United States District Court, N.D. Alabama, Northeastern Division
E. Ott Chief United States Magistrate Judge
Sandra Kay Guin brings this action pursuant to 42 U.S.C.
§ 405(g), seeking review of the final decision of the
Acting Commissioner of Social Security
(“Commissioner”) denying her application for
disability insurance benefits. (Doc. 1). The case has been
assigned to the undersigned United States Magistrate Judge
pursuant to this court's general order of reference. The
parties have consented to the jurisdiction of this court for
disposition of the matter. (Doc. 14). Upon review of the
record and the relevant law, the undersigned finds that the
Commissioner's decision is due to be affirmed.
October 29, 2012, Guin filed an application for a period of
disability and disability insurance benefits, alleging
disability beginning December 21, 2010. (R.51, 157-58). Her
application was denied initially and on reconsideration. (R.
51-52). Guin then requested a hearing before an
Administrative Law Judge (“ALJ”). (R. 61-62). The
hearing was held on June 17, 2014. (R. 23-40). Guin, her
counsel, and a vocational expert attended the hearing. (R.
23). The ALJ issued a decision on July 7, 2014, finding that
Guin was not entitled to benefits. (R. 12-18). The Appeals
Council denied Guin's request for review on September 11,
2015. (R. 1-4). Guin then filed this action for judicial
review under 42 U.S.C. § 405(g).
STANDARD OF REVIEW
court's review of the Commissioner's decision is
narrowly circumscribed. The function of the court is to
determine whether the decision of the Commissioner is
supported by substantial evidence and whether proper legal
standards were applied. Richardson v. Perales, 402
U.S. 389, 390, 91 S.Ct. 1420, 1422 (1971); Wilson v.
Barnhart, 284 F.3d 1219, 1221 (11th Cir. 2002). The
court must “scrutinize the record as a whole to
determine if the decision reached is reasonable and supported
by substantial evidence.” Bloodsworth v.
Heckler, 703 F.2d 1233, 1239 (11th Cir. 1983).
Substantial evidence is “such relevant evidence as a
reasonable person would accept as adequate to support a
conclusion.” Id. It is “more than a
scintilla, but less than a preponderance.” Id.
court must uphold factual findings that are supported by
substantial evidence. However, it reviews the ALJ's legal
conclusions de novo because no presumption of
validity attaches to the ALJ's determination of the
proper legal standards to be applied. Davis v.
Shalala, 985 F.2d 528, 531 (11th Cir. 1993). If the
court finds an error in the ALJ's application of the law,
or if the ALJ fails to provide the court with sufficient
reasoning for determining that the proper legal analysis has
been conducted, it must reverse the ALJ's decision.
Cornelius v. Sullivan, 936 F.2d 1143, 1145-46 (11th
STATUTORY AND REGULATORY FRAMEWORK
qualify for disability insurance benefits under the Social
Security Act, a claimant must show the “inability to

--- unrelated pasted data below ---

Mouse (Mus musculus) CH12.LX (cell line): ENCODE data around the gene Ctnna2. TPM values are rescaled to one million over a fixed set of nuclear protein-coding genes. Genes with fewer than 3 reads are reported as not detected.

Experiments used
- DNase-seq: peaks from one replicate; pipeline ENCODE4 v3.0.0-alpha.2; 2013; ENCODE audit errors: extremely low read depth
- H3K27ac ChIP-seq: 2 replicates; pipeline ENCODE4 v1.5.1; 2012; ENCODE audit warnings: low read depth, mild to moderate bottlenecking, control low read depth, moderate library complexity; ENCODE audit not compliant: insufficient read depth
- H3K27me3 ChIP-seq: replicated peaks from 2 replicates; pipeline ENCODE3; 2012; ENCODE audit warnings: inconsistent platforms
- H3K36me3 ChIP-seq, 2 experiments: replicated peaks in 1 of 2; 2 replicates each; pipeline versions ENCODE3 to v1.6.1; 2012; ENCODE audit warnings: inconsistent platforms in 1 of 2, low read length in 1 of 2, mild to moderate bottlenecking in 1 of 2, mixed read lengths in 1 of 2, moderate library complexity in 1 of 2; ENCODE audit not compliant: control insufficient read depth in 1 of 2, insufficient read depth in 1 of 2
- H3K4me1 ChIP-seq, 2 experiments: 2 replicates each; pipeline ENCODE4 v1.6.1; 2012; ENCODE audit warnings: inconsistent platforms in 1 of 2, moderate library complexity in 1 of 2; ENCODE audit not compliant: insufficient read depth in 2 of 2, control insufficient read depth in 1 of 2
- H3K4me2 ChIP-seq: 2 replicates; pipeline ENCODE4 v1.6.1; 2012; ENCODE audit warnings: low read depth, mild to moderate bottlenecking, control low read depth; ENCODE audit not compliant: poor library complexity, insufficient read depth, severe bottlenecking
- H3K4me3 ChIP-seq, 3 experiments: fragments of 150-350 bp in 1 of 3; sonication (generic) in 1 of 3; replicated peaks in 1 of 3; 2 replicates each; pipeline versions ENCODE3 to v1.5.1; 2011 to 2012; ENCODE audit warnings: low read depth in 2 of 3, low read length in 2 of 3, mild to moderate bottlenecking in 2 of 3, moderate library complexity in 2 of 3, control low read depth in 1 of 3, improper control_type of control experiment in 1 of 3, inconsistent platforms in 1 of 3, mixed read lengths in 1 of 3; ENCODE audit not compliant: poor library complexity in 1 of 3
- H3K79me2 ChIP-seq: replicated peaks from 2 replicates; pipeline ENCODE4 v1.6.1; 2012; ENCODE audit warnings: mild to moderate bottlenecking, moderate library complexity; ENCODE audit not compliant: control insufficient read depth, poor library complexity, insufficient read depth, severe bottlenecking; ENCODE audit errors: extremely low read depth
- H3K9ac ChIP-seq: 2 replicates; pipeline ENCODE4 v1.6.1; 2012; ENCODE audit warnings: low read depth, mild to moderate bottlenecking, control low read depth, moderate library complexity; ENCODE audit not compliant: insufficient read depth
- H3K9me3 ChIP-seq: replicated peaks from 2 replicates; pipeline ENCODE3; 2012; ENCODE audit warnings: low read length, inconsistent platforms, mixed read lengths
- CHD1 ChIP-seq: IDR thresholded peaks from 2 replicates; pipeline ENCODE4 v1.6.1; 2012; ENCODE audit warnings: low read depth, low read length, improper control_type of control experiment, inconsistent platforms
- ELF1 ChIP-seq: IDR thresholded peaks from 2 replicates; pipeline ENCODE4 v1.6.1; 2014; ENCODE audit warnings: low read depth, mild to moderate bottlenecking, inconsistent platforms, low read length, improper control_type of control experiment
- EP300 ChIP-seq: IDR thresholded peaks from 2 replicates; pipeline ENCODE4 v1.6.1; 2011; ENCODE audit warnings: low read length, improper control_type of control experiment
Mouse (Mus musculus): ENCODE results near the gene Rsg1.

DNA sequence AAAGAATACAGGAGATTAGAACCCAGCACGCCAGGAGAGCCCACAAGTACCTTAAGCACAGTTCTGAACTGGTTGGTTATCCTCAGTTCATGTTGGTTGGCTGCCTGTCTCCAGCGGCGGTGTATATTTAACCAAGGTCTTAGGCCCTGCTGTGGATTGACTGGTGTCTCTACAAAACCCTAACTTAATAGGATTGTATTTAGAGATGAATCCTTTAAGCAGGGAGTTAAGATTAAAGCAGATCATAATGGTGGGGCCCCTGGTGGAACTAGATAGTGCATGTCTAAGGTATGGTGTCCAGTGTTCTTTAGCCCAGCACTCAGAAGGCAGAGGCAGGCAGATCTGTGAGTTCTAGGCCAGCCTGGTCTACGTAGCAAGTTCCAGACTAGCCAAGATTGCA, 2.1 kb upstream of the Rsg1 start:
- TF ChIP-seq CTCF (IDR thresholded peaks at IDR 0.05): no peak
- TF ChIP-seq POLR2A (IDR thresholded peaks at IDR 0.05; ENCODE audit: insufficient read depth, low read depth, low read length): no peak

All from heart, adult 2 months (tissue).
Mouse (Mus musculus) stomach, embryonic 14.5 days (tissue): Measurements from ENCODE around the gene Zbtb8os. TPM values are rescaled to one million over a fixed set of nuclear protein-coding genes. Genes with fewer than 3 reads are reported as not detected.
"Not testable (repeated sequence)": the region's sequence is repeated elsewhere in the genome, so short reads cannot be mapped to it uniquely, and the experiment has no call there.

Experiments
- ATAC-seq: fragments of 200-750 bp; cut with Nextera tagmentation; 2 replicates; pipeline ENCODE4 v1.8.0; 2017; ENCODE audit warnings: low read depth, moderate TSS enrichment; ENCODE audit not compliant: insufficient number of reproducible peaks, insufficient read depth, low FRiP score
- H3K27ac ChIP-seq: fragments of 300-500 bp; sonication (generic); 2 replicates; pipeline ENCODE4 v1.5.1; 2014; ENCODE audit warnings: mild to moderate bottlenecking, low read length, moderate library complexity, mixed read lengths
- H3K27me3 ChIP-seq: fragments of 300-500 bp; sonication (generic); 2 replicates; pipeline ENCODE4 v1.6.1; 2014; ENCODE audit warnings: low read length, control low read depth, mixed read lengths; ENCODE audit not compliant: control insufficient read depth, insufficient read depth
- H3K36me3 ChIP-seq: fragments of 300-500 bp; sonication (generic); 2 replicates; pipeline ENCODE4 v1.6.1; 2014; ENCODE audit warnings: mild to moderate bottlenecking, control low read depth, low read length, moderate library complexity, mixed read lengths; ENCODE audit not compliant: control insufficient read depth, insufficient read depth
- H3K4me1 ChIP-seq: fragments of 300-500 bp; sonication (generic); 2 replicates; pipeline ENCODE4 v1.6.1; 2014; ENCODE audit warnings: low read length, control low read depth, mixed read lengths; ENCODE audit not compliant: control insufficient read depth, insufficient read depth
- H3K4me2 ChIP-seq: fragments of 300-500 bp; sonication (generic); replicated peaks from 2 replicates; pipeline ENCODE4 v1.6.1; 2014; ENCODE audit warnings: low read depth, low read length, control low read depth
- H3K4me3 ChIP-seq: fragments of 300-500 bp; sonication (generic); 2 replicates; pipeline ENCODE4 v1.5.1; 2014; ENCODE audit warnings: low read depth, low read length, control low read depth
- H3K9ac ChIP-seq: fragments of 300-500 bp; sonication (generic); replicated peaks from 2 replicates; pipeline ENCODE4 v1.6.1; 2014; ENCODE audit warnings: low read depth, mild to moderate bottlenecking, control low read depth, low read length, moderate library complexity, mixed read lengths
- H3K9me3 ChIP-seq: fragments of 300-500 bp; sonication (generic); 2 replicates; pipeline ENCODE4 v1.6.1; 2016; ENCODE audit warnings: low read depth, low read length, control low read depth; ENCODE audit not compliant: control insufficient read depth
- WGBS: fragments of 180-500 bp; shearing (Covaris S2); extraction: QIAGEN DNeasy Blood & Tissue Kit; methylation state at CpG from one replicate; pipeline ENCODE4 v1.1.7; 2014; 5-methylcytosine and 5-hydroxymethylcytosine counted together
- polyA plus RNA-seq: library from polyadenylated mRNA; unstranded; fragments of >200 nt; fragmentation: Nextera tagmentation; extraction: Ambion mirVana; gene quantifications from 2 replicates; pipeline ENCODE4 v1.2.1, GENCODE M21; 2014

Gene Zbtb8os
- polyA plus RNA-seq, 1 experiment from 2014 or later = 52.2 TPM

engage in any substantial gainful activity by reason of any
medically determinable physical or mental impairment which
can be expected to result in death or which has lasted or can
be expected to last for a continuous period of not less than
12 months.” 42 U.S.C. § 423(d)(1)(A); 42 U.S.C.
§ 416(i). A physical or mental impairment is “an
impairment that results from anatomical, physiological, or
psychological abnormalities which are demonstrable by
medically acceptable clinical and laboratory diagnostic
techniques.” 42 U.S.C. § 423(d)(3). To be eligible
for disability insurance benefits, a claimant must
demonstrate disability on or before the last date she was
insured. See Moore v. Barnhart, 405 F.3d 1208, 1211
(11th Cir. 2005) (citing 42 U.S.C. § 423(a)(1)(A)).
of disability under the Social Security Act requires a five
step analysis. 20 C.F.R. § 404.1520(a). Specifically,
the Commissioner must determine in sequence:
whether the claimant: (1) is unable to engage in substantial
gainful activity; (2) has a severe medically determinable
physical or mental impairment; (3) has such an impairment
that meets or equals a Listing and meets the duration
requirements; (4) can perform [her] past relevant work, in
light of [her] residual functional capacity; and (5) can make
an adjustment to other work, in light of [her] residual
functional capacity, age, education, and work experience.
Evans v. Comm'r of Soc. Sec., 551 F. App'x
521, 524 (11th Cir. 2014) (citing 20 C.F.R. §
404.1520(a)(4)). The claimant bears the burden of proving
that she was disabled within the meaning of the Social
Security Act. Moore, 405 F.3d at 1211.
applicable “regulations place a very heavy burden on
the claimant to demonstrate both a qualifying disability and
an inability to perform past relevant work.”
The Medical Evidence
was 60 years old at the time of her hearing before the ALJ.
(R. 27). She has an associate's degree in nursing and has
past work experience as a Registered Nurse. (R. 27, 29). She
alleges that she became disabled on December 21, 2010, due to
symptoms related to obstructive hypertrophic cardio myopathy
and mitral valve prolapse, as well as arthritis in her neck.
(R. 30). For disability purposes, her date last insured was
December 31, 2011. (R. 12). The relevant period, therefore,
is just over one year long, from December 21, 2010, through
December 31, 2011.
December 13, 2010, shortly before her alleged onset date,
Guin was examined by Dr. William Cox at Huntsville
Cardiovascular Clinic. (R. 256-258). Guin complained of
intermittent chest discomfort and intermittent palpitations,
but denied any shortness of breath. (R. 257). Dr. Cox noted
that Guin had “a harsh systolic murmur at the lower
left sternal border which sound[ed] more consistent with a
VSD [ventricular septal defect].” (R. 258).
referred Guin to Dr. James Kirklin at the Kirklin Clinic. (R.
359-60). Dr. Kirklin examined ...